Grass that was genetically engineered for golf courses is growing in the wild, posing one of the first threats of agricultural biotechnology escaping from the farm in the United States, a new study says.
Creeping bentgrass was engineered to resist the popular herbicide Roundup to allow more efficient weed control on golf courses. But the modified grass could spread that resistance to the wild, becoming a nuisance itself, scientists say.
"This is not a killer tomato, this is not the asparagus that ate Cleveland," said Norman Ellstrand, a geneticist and plant expert at the University of California, Riverside, referring to science fiction satire about mutant plants.
But Ellstrand noted the engineered bentgrass has the potential to affect more than a dozen other plant species that could also acquire resistance to Roundup, or glyphosate, which he considers a relatively benign herbicide.
Such resistance could force land managers and government agencies like the U.S. Forest Service, which relies heavily on Roundup, to switch to "nastier" herbicides to control grasses and weeds, Ellstrand said.
The bentgrass variety is being developed by Scotts Miracle-Gro Co. in cooperation with Roundup's manufacturer, Monsanto Co.
Companies say they're on it
Spokesmen for both companies said they had been expecting the results of the study, published in the journal Molecular Ecology.
"We've been working to mitigate it," said Jim King, spokesman for Ohio-based Scotts. "Now we're down to maybe a couple dozen plants."
King said seed from a test plot escaped several years ago while it was drying following harvest in Oregon's Willamette Valley, home to most of the U.S. grass seed industry and the world's largest producer of commercial grass varieties.
The main question now, King says, is whether the government will allow commercial use of the experimental bentgrass for golf courses.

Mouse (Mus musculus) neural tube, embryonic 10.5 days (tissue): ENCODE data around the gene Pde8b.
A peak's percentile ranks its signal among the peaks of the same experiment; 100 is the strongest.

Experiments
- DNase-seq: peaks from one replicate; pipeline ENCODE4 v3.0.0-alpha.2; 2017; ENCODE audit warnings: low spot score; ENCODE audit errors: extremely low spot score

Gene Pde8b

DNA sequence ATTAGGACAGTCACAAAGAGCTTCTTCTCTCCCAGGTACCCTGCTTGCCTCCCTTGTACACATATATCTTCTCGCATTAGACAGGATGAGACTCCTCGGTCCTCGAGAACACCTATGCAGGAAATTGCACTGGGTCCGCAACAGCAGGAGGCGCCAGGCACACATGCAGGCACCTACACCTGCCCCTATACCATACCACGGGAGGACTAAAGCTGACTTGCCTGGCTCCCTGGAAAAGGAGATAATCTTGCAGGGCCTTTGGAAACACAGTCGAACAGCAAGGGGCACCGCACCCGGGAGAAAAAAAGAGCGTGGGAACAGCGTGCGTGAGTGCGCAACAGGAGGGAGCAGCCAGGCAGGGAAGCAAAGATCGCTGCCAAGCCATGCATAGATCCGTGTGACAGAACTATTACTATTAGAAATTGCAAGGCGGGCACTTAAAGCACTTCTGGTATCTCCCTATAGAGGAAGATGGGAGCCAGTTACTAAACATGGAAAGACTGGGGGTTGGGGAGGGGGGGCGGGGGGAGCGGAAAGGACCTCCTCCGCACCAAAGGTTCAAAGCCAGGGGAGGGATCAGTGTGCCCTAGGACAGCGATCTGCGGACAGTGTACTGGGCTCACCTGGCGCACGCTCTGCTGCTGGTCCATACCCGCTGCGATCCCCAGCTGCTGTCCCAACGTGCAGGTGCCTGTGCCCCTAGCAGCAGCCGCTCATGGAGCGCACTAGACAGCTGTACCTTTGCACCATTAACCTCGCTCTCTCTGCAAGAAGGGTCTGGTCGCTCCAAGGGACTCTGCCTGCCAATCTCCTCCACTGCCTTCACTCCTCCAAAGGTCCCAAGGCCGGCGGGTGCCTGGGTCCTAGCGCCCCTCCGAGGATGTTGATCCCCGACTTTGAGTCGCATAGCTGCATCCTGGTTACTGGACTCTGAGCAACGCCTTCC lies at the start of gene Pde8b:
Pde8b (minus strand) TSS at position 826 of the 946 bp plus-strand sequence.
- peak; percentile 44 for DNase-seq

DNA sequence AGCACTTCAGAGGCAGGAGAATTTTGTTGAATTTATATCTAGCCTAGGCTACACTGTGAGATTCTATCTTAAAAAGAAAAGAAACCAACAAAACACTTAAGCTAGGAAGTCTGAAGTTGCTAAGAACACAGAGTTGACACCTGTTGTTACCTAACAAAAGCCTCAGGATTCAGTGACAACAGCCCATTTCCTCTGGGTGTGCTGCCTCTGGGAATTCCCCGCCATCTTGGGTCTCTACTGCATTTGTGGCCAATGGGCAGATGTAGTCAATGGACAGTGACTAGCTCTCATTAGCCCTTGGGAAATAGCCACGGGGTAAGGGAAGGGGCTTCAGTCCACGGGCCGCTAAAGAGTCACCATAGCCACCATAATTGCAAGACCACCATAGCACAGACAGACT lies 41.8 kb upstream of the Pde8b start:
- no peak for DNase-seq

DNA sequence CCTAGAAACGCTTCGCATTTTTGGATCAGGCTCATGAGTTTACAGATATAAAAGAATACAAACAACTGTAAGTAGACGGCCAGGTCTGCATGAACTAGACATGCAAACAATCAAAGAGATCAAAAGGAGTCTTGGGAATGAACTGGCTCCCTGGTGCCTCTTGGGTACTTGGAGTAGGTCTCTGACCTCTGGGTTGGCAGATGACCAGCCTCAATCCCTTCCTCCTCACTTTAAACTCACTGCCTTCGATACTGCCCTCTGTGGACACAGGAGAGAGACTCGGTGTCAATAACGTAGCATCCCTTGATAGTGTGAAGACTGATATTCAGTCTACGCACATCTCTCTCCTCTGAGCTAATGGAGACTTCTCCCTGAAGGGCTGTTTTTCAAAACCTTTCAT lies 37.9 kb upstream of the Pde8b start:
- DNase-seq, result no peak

"Eradicating it has not been a difficult issue," King said. "The only difference between the turf seed we're working to produce and naturally occurring varieties is that it has a gene resistant to this specific herbicide (Roundup)."
The engineered bentgrass is under review by the U.S. Department of Agriculture, which published a "white paper" in June that assessed the threat but did not reach any conclusions — leaving that for an environmental impact statement being prepared by the department's Animal and Plant Health Inspection Service.
But the USDA review paper noted that glyphosate is "the most extensively used herbicide worldwide," and that creeping bentgrass and several of the species that can form hybrids with it "can be weedy or invasive in some situations."
In 2003, the International Center for Technology Assessment in Washington, D.C., filed a federal lawsuit seeking to halt development of genetically engineered bentgrass. The suit is still pending, a USDA spokeswoman said.
The latest study was done by U.S. Environmental Protection Agency scientists based at Oregon State University.
Jay Reichman, an EPA ecologist and lead author, has said there is a possibility the engineered strain could persist in the wild.
"There could be consequences," said Steven Strauss, who heads the biotechnology issues analysis program at Oregon State. "But they're not catastrophic because there are Roundup resistant species out there — I have them in my back yard right now."
He noted that scientists have been dealing with genetically engineered corn and soybeans for years, but those crops do not pose the airborne seed problems faced by commercial grass seed growers.
Ultimately, Strauss said, development of the engineered grass may be an economic question rather than a biological issue — whether it could affect the cost of agriculture and weed control.
"And that's very difficult because this is in a gray zone," Strauss said.